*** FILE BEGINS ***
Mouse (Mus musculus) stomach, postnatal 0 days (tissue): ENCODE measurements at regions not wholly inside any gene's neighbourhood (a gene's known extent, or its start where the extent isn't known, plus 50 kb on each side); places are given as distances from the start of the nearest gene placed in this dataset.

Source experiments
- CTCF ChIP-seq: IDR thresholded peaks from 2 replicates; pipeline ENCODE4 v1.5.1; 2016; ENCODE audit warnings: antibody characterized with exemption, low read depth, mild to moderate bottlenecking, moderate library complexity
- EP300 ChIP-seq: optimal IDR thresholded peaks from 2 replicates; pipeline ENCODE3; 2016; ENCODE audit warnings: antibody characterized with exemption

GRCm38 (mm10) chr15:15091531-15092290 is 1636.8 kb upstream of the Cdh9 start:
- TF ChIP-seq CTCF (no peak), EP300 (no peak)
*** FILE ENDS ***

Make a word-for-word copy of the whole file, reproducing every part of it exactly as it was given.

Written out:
Mouse (Mus musculus) stomach, postnatal 0 days (tissue): ENCODE measurements at regions not wholly inside any gene's neighbourhood (a gene's known extent, or its start where the extent isn't known, plus 50 kb on each side); places are given as distances from the start of the nearest gene placed in this dataset.

Source experiments
- CTCF ChIP-seq: IDR thresholded peaks from 2 replicates; pipeline ENCODE4 v1.5.1; 2016; ENCODE audit warnings: antibody characterized with exemption, low read depth, mild to moderate bottlenecking, moderate library complexity
- EP300 ChIP-seq: optimal IDR thresholded peaks from 2 replicates; pipeline ENCODE3; 2016; ENCODE audit warnings: antibody characterized with exemption

GRCm38 (mm10) chr15:15091531-15092290 is 1636.8 kb upstream of the Cdh9 start:
- TF ChIP-seq CTCF (no peak), EP300 (no peak)